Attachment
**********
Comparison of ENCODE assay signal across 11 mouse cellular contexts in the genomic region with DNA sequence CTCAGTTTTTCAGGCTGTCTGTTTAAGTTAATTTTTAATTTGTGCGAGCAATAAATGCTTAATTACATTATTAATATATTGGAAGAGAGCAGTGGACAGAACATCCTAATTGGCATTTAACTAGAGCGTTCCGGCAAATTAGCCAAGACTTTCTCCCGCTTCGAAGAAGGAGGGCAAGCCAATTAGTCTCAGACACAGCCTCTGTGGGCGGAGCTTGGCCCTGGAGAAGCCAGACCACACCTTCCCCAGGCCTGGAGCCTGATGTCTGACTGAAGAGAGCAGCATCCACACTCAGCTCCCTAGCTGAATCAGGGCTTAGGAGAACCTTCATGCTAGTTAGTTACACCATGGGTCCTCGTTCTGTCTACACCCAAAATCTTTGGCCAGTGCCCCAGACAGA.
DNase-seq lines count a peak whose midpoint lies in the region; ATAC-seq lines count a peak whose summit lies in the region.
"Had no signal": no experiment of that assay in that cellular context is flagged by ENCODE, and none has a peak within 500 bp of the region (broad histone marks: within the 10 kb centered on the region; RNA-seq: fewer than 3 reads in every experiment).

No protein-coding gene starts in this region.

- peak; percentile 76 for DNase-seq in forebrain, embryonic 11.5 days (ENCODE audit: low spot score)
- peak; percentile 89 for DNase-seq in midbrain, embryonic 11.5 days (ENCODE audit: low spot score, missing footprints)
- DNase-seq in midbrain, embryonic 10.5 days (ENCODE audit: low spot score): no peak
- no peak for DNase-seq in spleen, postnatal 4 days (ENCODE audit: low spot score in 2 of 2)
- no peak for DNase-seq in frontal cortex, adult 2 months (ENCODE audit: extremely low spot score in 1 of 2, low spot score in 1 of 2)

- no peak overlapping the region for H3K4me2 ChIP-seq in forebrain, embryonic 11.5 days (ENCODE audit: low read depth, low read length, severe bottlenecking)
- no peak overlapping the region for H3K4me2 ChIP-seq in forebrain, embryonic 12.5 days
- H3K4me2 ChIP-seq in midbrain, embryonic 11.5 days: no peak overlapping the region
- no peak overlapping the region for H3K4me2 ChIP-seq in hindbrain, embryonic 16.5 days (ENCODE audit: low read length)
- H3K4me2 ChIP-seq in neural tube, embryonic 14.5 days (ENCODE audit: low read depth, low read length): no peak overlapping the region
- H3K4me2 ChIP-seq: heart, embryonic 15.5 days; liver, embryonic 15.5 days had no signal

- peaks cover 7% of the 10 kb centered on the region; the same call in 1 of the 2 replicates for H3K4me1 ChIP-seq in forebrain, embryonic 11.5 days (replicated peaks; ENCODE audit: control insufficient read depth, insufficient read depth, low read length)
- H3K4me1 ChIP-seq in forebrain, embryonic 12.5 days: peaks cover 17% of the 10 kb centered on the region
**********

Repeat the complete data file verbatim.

Comparison of ENCODE assay signal across 11 mouse cellular contexts in the genomic region with DNA sequence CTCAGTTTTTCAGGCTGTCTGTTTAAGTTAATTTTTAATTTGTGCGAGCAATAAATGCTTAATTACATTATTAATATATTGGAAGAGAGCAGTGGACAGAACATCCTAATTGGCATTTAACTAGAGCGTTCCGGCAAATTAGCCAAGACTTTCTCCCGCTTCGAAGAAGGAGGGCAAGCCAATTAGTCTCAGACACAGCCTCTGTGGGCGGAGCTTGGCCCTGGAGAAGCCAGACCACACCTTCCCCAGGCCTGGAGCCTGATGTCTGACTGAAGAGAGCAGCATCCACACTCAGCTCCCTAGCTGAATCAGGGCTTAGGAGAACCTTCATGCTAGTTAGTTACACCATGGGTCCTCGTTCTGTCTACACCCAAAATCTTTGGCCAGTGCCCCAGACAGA.
DNase-seq lines count a peak whose midpoint lies in the region; ATAC-seq lines count a peak whose summit lies in the region.
"Had no signal": no experiment of that assay in that cellular context is flagged by ENCODE, and none has a peak within 500 bp of the region (broad histone marks: within the 10 kb centered on the region; RNA-seq: fewer than 3 reads in every experiment).

No protein-coding gene starts in this region.

- peak; percentile 76 for DNase-seq in forebrain, embryonic 11.5 days (ENCODE audit: low spot score)
- peak; percentile 89 for DNase-seq in midbrain, embryonic 11.5 days (ENCODE audit: low spot score, missing footprints)
- DNase-seq in midbrain, embryonic 10.5 days (ENCODE audit: low spot score): no peak
- no peak for DNase-seq in spleen, postnatal 4 days (ENCODE audit: low spot score in 2 of 2)
- no peak for DNase-seq in frontal cortex, adult 2 months (ENCODE audit: extremely low spot score in 1 of 2, low spot score in 1 of 2)

- no peak overlapping the region for H3K4me2 ChIP-seq in forebrain, embryonic 11.5 days (ENCODE audit: low read depth, low read length, severe bottlenecking)
- no peak overlapping the region for H3K4me2 ChIP-seq in forebrain, embryonic 12.5 days
- H3K4me2 ChIP-seq in midbrain, embryonic 11.5 days: no peak overlapping the region
- no peak overlapping the region for H3K4me2 ChIP-seq in hindbrain, embryonic 16.5 days (ENCODE audit: low read length)
- H3K4me2 ChIP-seq in neural tube, embryonic 14.5 days (ENCODE audit: low read depth, low read length): no peak overlapping the region
- H3K4me2 ChIP-seq: heart, embryonic 15.5 days; liver, embryonic 15.5 days had no signal

- peaks cover 7% of the 10 kb centered on the region; the same call in 1 of the 2 replicates for H3K4me1 ChIP-seq in forebrain, embryonic 11.5 days (replicated peaks; ENCODE audit: control insufficient read depth, insufficient read depth, low read length)
- H3K4me1 ChIP-seq in forebrain, embryonic 12.5 days: peaks cover 17% of the 10 kb centered on the region